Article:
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Posted on August 20, 2019

From Intimidation to Collaboration in Supplier Relationships

Ally Pulskamp
Written by

Ally Pulskamp

Posted in
Supply Chain

Supply Chain Efficiencies With Trusted Qualified Vendors

Up until the 1970s and ‘80s General Motors had dozens of autonomous manufacturing plants that did their own thing. Each plant had their own vendors and largely operated on their own schedules. Then in 1984, GM purchased Electronic Data Systems (EDS) in an effort to tie together cross AdobeStock_184552486functional operations and eliminate redundancies through more real-time data communication. EDS founder Ross Perot joined the GM board of directors and became GM’s largest individual stockholder while retaining control of EDS as chairman. 

Two years later the GM board was having issues with Perot and paid him
$700 million to step down. Rumor had it that since EDS controlled all of GM’s data and communications Perot knew he had his hand on the proverbial “plug” and could pull it at any time. It was a power play and it wasn’t long before the GM board figured it out. The intentions were good, but the result was a temporary disaster.

Fast forward to 2019 with rumors of a GM and Ford merger. Perhaps the world’s largest industry consolidation. Today, OEMs can no longer compete as autonomous corporations. Beyond consolidation of operations, they also compete in integrated supply chains. It is no longer economically feasible for
individual OEM plants to have their own personal pool of vendors. Instead, they are consolidating pools of trusted qualified vendors that, for the most part, they need to share.

From Management by Intimidation to Collaborative Relationships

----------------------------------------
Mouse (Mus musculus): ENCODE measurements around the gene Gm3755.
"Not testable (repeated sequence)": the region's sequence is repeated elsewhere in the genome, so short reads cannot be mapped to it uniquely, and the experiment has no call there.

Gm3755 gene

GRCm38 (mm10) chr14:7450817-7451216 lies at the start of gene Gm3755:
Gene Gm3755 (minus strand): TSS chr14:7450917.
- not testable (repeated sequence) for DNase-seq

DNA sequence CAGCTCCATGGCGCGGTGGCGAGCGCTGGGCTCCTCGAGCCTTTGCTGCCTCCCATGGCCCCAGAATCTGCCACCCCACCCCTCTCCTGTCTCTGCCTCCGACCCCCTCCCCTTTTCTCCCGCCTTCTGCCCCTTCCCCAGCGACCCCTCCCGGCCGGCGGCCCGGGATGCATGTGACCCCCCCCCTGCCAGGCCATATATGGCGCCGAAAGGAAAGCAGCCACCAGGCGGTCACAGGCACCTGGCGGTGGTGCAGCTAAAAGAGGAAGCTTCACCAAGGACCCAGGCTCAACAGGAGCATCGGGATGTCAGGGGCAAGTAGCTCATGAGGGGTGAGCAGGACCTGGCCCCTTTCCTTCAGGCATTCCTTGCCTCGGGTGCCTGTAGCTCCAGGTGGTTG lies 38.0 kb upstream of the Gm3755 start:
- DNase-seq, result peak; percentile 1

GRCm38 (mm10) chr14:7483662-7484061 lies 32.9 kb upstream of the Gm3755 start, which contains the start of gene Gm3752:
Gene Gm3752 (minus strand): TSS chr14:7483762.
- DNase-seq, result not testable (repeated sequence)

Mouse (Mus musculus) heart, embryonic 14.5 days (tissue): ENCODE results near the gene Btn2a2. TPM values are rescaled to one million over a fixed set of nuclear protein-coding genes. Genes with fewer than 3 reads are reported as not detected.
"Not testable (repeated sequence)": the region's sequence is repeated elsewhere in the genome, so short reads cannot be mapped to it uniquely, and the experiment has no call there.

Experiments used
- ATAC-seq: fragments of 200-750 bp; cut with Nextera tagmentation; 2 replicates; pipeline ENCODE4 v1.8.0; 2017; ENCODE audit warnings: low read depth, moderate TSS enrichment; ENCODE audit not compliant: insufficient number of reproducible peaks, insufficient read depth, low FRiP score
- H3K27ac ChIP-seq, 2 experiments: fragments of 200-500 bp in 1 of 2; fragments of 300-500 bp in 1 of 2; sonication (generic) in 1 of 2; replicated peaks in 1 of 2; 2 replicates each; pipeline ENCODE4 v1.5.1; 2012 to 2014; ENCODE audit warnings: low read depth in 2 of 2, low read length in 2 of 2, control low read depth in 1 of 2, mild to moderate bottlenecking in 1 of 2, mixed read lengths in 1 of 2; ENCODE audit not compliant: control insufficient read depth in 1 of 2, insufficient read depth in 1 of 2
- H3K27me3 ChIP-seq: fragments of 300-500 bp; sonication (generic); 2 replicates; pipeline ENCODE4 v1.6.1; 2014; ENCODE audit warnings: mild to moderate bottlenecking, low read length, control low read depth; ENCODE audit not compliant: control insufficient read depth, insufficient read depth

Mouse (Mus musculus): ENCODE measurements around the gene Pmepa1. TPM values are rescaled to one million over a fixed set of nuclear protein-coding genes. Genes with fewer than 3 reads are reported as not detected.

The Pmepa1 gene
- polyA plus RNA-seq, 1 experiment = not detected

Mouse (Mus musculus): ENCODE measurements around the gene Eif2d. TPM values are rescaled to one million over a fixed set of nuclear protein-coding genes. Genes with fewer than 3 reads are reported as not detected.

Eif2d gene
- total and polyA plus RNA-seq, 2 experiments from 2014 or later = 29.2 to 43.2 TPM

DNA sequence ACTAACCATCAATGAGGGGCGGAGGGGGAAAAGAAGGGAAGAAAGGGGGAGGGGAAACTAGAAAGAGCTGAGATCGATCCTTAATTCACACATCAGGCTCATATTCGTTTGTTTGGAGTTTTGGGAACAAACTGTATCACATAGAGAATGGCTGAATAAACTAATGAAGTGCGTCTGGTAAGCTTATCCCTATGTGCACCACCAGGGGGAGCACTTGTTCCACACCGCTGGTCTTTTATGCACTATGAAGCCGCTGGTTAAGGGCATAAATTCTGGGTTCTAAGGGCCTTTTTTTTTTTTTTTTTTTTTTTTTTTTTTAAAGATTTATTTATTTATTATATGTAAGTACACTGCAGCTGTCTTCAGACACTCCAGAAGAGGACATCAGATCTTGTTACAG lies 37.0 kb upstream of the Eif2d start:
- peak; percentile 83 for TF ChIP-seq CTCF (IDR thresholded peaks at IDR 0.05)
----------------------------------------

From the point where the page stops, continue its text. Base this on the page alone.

Not long ago the strategy to control costs was for OEMs to use aggressive negotiating and demanding terms and conditions that squeezed supplier profitability and often weakened the supplier’s business or drove them out of business. However, in recent years OEMs have embarked on more strategic partnerships to promote long-term relationships with their collective supply chains. These qualified and trusted supplier partnerships provide more sustainable benefits for all parties involved.

This transformation in industrial product supply is changing how many products are designed, manufactured and delivered. These changes are proving to be more dramatic than the GM and EDI merger 35 years ago. This time the results appear very promising with changes in supply chains and the optimization of their performance. The results are enhancing the supply chain landscape for large OEMs and the suppliers. They may be competing for the same parts, but now they can focus more on what their good at; designing and manufacturing high quality equipment.

 

This blog is an excerpt from our latest whitepaper, Supply Chain Efficiencies With Trusted Qualified Vendors. Click here or on the link below to download your free whitepaper! 

Download Your Free Whitepaper

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